Saturday, 5 July 2014

West of Eden: the unspoilt wilderness of Papua

A construction worker looks out to sea from Jayapura
© Andy Brown/Papua, Indonesia/2014
Along with Mongolia, Papua is one of the most remote places I’ve been with UNICEF. It’s a wild land of impenetrable jungles with deep valleys and high mountains disappearing into a perpetual ceiling of mist and cloud. Outside the towns, people still live a traditional hunter-gatherer lifestyle that has remained unchanged for centuries.

I’d previously been to Papua New Guinea, on the east side of the island, but didn’t have much chance to explore. This was mainly because violent is so rampant that you cannot safely walk the streets of Port Moresby, let alone wander off into the hills. I spent most of my time in a fortified office or hotel, or traveling between the two in a sturdy van with ‘UN’ painted on its roof in large blue letters so that it could be easily spotted from the air.

Monday, 17 March 2014

Cambodia: tuk-tuks and temples



The main reason to visit Siem Reap is the nearby temples of Angkor, relics of the vast Khmer Empire that stretched across South East Asia from the 9th to 15th Century AD. It’s something of a modern myth that the temples were subsequently lost in the jungle, and the civilisation that built them forgotten, until they were rediscovered in the 19th Century by French colonial archaeologists.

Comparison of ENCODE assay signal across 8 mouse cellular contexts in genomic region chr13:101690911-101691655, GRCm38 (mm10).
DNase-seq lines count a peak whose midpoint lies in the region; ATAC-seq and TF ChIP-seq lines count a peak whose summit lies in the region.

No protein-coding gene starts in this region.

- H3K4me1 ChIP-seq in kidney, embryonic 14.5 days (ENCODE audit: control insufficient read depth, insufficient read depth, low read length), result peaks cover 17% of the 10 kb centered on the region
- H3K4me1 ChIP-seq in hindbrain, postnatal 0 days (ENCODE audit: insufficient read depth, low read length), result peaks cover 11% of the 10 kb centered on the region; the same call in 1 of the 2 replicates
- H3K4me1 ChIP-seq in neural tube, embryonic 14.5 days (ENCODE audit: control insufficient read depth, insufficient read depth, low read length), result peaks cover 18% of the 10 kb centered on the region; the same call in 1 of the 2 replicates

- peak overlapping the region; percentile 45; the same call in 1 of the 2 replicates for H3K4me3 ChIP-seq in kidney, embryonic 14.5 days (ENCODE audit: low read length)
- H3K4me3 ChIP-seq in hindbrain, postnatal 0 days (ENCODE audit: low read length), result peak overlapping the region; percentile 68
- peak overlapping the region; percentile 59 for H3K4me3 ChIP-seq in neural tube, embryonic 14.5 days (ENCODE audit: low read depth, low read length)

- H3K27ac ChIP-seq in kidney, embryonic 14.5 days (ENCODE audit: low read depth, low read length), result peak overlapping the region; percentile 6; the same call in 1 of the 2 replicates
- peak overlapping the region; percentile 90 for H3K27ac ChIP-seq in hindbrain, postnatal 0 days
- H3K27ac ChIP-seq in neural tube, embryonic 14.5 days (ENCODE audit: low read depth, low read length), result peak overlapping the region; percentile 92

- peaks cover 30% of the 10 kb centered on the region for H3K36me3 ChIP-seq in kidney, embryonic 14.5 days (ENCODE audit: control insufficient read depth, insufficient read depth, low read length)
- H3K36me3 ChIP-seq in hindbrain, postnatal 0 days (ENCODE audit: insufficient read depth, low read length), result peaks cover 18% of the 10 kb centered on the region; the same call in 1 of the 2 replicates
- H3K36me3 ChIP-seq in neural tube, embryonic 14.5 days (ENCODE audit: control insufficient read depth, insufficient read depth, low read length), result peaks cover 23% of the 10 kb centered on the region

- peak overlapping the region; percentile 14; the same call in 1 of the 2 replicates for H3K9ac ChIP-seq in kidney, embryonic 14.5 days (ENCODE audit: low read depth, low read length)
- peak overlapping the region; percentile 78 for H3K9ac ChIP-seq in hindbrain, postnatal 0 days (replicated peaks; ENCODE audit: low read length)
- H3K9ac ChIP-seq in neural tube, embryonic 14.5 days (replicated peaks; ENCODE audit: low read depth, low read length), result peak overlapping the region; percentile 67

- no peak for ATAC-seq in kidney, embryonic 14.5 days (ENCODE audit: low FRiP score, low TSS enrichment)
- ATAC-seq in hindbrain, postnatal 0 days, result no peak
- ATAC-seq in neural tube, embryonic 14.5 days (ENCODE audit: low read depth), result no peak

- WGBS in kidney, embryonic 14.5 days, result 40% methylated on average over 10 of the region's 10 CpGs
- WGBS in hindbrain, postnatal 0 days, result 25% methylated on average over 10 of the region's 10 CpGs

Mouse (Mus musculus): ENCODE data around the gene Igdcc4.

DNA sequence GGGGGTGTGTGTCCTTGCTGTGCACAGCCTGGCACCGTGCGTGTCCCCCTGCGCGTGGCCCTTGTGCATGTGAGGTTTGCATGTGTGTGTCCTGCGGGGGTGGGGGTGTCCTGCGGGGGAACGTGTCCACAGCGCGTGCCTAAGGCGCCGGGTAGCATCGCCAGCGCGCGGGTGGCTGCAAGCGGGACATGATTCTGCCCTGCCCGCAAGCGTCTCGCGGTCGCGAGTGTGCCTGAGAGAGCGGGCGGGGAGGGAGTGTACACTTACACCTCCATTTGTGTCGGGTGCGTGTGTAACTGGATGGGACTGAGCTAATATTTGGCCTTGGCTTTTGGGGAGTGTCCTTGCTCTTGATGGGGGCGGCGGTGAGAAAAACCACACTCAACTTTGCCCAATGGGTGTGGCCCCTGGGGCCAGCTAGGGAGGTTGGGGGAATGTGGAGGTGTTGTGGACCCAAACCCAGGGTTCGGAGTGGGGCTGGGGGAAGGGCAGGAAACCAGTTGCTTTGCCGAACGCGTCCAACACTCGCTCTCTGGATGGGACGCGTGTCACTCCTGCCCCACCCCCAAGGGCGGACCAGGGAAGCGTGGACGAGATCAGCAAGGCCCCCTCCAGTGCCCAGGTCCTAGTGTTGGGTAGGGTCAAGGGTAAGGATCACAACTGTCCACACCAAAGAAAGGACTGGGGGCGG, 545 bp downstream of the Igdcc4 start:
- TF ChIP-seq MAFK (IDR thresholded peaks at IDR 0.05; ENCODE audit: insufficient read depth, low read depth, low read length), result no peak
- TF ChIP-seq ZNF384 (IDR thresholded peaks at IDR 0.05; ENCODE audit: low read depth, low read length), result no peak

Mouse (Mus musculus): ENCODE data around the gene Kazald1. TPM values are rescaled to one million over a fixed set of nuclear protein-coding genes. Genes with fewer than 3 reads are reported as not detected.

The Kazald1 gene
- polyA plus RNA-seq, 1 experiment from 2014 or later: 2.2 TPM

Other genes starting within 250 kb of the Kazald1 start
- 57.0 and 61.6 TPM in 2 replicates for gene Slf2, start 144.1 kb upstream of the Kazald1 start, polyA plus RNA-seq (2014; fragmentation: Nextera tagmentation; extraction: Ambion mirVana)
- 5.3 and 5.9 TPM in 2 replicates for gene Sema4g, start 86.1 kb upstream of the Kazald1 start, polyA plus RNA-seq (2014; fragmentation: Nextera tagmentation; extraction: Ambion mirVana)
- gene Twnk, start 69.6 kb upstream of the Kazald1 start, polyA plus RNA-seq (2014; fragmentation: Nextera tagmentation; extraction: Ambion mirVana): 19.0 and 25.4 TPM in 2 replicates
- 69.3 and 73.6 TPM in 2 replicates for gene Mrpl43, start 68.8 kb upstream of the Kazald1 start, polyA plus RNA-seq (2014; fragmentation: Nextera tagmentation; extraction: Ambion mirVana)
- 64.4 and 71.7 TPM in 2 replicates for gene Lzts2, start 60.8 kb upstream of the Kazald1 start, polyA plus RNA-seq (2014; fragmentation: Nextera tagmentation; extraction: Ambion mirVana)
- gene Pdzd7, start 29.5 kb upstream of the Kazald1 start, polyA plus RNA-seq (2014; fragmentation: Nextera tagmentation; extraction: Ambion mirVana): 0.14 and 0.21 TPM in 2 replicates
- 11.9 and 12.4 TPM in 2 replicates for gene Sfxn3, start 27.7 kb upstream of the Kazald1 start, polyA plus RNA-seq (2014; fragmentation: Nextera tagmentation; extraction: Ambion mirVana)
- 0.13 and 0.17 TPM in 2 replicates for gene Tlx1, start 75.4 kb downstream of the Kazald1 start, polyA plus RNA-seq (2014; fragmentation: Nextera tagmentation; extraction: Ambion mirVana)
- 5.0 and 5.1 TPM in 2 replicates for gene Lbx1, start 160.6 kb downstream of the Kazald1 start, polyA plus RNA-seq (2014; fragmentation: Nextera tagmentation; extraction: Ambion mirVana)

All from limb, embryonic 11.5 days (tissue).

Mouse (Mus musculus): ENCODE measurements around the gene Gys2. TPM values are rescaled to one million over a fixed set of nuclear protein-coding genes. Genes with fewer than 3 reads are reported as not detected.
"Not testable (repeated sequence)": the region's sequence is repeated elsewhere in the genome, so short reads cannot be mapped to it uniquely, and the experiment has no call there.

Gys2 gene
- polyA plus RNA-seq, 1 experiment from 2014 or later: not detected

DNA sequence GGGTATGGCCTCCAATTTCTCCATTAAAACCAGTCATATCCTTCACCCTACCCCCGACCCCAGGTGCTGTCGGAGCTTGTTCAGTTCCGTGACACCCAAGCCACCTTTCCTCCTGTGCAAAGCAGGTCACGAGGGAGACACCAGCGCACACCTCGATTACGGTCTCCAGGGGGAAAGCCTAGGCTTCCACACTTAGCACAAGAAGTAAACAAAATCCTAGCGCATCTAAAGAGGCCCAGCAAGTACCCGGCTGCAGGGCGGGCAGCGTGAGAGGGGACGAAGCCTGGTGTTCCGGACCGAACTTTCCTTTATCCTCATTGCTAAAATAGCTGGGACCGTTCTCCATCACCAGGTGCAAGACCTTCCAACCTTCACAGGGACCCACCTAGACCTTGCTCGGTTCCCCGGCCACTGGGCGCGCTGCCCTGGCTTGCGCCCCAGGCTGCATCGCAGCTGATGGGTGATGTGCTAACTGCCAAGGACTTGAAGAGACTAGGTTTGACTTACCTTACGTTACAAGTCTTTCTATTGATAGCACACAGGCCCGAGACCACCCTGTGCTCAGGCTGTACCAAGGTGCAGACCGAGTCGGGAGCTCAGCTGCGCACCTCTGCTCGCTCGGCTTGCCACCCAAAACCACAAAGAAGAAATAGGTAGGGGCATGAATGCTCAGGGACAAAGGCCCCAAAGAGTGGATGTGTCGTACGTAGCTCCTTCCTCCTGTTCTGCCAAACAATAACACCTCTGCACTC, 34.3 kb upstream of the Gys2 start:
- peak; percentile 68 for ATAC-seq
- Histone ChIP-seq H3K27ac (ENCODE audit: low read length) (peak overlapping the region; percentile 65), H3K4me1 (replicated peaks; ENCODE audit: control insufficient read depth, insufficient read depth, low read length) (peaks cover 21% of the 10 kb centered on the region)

Sunday, 16 March 2014

Cambodia: ancient temples of the Khmer Empire

An early morning view of Angkor Wat, seen just after sunrise
© Andy Brown/Cambodia/2012
Two years ago, my honeymoon blog stalled in Luang Prabang, Laos. I returned to a busy work schedule, but it’s been at the back of my mind ever since to finish the story.

After leaving Luang Prabang, Joyce and I continued our overground trip by bus instead of boat. Our next stop was Vang Vieng, a beautiful riverside town backed by craggy cliffs that was somewhat spoilt by hordes of teenage backpackers getting drunk or high and ‘tubing’ down the river in tractor tyres. There were bars selling ‘happy meals’ laced with cannabis, and ‘super happy meals’ laced with opium. All this would have been fine on a party island like Ibiza, but felt somewhat inappropriate in rural Laos.